• $\begingroup$ @Terry never mind! You answered it! $\endgroup$ – FreeMan Dec 20 '18 at 14:50

Yes, the shortest route by distance (great circle route) is very often not the most fuel efficient route to take.

An aircraft at a given speed, altitude and weight will burn a predictable amount of fuel per hour, regardless of the distance traveled. It follows that the less time in the air, the less fuel is burned (generally speaking, and if flying economically). If there is a tailwind, the aircraft will travel faster without using any extra fuel, needing less time to go from point A to B, ergo less fuel consumed. So a pilot or dispatcher will review the forecast winds, and if they are strong enough, will detour from the direct great circle route to take advantage of them (or get out of their way if it is a headwind).

Anecdotally, I would predict that almost every single long haul flight flying east/westwards will deviate from the GC route due to winds (as opposed to other route changes like airspace restrictions).

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    $\begingroup$ It may be nit picking, but the statement, "An aircraft at a given speed will burn a predictable amount of fuel per hour" might be more strictly stated "An aircraft at a given speed, altitude, and weight will burn a predictable amount of fuel per hour. $\endgroup$ – Terry Dec 20 '18 at 4:47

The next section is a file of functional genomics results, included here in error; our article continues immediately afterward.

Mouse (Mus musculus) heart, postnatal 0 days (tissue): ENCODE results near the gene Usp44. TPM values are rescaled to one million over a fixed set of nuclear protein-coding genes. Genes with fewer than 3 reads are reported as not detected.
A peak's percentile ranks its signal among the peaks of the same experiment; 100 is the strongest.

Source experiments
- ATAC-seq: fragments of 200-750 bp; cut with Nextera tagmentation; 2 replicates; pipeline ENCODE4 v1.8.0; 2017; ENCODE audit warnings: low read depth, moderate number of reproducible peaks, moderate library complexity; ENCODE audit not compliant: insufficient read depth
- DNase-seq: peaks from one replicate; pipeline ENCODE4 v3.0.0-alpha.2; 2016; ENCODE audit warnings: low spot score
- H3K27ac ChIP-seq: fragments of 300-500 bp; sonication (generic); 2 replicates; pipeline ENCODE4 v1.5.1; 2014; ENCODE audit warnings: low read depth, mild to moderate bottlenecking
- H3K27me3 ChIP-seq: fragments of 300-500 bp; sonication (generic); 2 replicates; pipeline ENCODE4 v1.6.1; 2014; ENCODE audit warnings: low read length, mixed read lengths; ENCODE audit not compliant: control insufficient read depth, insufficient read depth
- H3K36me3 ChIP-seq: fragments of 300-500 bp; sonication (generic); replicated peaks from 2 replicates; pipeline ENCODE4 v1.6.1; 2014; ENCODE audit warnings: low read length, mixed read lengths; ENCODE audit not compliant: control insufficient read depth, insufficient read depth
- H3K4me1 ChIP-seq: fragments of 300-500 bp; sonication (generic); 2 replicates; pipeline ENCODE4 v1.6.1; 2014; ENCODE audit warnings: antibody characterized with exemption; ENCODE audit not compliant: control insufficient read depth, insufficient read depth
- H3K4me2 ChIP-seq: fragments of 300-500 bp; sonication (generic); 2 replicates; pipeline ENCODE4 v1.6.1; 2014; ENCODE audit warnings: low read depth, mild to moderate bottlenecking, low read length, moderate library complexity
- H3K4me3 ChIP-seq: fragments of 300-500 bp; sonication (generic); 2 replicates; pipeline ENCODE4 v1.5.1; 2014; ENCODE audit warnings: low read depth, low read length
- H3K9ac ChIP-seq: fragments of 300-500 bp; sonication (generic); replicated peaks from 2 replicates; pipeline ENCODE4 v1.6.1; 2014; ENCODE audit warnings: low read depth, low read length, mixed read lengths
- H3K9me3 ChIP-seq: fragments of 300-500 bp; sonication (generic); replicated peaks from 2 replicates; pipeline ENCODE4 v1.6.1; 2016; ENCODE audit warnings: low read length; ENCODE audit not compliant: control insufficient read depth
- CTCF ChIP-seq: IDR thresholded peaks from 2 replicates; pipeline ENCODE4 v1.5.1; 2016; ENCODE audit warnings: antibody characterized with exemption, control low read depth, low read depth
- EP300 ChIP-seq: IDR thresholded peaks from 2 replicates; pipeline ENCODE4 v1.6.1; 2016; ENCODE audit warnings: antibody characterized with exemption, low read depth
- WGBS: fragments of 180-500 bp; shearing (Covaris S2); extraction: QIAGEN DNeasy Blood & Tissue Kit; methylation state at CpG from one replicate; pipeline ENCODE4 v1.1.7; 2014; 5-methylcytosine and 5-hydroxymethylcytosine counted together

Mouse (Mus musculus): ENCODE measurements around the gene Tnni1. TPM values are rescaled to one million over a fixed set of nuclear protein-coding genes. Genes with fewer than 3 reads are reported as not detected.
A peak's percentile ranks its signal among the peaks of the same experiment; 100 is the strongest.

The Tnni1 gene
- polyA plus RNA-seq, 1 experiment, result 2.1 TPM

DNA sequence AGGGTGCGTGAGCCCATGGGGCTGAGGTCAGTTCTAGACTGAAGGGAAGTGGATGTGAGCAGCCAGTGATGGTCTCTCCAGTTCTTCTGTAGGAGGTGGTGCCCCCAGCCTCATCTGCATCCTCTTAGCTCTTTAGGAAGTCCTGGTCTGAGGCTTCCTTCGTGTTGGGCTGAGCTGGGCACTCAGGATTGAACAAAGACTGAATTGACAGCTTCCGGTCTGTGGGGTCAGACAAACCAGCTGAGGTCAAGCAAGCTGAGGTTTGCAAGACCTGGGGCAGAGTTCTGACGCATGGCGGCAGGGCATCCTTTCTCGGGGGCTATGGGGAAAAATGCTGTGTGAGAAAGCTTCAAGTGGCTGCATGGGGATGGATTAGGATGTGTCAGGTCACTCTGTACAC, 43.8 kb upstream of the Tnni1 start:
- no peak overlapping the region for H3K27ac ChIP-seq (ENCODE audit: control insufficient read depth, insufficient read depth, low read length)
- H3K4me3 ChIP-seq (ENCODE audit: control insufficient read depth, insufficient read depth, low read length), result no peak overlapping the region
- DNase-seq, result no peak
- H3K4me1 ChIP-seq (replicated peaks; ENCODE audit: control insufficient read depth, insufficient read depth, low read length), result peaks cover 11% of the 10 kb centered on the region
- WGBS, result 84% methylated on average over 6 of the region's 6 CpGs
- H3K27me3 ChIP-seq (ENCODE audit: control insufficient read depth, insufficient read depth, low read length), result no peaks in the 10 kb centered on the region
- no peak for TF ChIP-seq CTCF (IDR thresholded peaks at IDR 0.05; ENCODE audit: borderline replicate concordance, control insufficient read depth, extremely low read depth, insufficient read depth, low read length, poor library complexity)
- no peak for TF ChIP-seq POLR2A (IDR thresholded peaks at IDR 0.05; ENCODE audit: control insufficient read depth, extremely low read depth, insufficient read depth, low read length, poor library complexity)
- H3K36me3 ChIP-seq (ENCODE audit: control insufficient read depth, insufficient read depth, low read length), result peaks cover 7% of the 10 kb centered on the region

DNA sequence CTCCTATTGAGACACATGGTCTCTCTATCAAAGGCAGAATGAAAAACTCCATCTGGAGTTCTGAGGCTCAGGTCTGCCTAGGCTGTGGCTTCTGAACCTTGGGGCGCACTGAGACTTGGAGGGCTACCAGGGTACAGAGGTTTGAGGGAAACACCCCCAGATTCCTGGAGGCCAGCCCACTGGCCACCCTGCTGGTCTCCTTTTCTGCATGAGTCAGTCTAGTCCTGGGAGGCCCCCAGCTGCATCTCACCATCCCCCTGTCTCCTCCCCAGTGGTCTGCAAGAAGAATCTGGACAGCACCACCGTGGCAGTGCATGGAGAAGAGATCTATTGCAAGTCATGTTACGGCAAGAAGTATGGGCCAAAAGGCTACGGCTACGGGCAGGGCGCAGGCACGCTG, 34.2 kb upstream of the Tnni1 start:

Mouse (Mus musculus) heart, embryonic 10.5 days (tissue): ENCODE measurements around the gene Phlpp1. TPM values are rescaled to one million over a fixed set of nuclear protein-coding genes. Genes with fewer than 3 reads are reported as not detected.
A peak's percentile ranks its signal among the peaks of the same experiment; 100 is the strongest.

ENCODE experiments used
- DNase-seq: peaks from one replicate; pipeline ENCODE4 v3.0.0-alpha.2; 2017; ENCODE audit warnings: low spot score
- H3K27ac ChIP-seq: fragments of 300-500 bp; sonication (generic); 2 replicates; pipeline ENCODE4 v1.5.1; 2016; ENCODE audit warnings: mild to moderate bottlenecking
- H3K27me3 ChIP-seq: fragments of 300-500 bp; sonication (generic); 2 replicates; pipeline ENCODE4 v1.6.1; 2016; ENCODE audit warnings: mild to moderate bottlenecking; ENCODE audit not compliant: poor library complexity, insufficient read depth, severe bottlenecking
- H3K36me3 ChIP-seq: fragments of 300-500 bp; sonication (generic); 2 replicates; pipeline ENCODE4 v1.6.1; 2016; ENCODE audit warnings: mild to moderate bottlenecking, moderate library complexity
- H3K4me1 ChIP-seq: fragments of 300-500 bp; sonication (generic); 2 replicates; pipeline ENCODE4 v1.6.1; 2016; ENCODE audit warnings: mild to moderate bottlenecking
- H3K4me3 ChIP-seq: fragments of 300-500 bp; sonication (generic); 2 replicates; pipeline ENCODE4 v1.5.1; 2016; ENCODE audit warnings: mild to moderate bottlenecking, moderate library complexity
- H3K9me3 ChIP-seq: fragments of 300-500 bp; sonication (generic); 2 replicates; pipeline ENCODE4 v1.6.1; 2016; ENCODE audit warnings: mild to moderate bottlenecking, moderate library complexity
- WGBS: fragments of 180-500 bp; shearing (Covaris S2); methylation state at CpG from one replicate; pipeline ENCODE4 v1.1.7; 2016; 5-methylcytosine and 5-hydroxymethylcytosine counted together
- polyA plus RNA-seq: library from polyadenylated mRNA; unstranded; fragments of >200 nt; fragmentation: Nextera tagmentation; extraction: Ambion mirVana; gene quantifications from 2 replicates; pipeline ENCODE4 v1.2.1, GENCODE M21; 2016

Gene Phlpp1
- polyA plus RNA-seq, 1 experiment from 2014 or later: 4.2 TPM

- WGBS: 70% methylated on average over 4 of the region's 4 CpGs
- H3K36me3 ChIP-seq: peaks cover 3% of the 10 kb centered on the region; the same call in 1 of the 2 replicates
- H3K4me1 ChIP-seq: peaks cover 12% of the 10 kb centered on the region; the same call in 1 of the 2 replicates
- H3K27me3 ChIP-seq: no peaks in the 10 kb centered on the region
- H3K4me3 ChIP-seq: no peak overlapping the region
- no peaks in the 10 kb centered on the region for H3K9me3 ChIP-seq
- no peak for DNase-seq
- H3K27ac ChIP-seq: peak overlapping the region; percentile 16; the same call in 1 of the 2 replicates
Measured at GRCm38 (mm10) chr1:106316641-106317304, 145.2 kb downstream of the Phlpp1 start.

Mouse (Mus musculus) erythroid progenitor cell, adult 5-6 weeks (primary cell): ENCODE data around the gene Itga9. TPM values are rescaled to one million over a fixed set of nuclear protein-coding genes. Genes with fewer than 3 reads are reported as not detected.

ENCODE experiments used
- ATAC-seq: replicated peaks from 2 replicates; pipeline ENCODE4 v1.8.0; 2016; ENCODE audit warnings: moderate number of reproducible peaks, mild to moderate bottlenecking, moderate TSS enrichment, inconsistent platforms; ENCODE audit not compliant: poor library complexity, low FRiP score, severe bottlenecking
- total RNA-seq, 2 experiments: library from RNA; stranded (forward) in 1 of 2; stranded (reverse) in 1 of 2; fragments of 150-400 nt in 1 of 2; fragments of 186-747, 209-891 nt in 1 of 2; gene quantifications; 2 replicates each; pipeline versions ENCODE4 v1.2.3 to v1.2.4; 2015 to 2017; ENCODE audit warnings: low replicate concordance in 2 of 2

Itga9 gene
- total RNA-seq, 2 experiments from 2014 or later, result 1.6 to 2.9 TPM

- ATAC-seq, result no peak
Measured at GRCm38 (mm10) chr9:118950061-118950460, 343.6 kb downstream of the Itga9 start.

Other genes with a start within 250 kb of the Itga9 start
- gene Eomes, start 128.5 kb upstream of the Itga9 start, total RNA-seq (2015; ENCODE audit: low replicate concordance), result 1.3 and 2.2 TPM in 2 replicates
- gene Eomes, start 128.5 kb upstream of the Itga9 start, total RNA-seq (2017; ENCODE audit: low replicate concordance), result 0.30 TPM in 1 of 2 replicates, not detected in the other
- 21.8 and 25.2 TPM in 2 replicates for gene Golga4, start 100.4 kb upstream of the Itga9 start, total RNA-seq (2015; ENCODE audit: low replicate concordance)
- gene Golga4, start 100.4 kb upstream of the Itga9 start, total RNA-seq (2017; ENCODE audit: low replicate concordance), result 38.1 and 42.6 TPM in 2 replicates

• $\begingroup$ @Terry nit picking or not, it could have left the impression that flight planning is anything but complex, so I have edited that in! Thanks $\endgroup$ – Ben Dec 20 '18 at 5:55
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    $\begingroup$ A good example of this is the new software QANTAS has rolled out. smh.com.au/business/companies/… $\endgroup$ – tl8 Dec 20 '18 at 6:20
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    $\begingroup$ Scheduled operators might choose to fly the great circle route anyway, but at a different power level, to maintain the same arrival time. Arriving late could mean lots of missed connections, arriving early may result in not having a gate available, and either could conflict with noise abatement rules. $\endgroup$ – StephenS Dec 20 '18 at 16:47

You begin with a great circle route as the default. Then you adjust it to account for the presence of either favorable or unfavorable winds.

  • $\begingroup$ So your answer is YES ? $\endgroup$ – summerrain Dec 20 '18 at 2:01
  • $\begingroup$ yes. it depends on the winds present along the flight path. $\endgroup$ – niels nielsen Dec 20 '18 at 2:03
  • $\begingroup$ You need also to take into account the ETOPS capabilities. ETOPS allows to navigate remote from diversion airports. $\endgroup$ – mins Dec 30 '18 at 12:53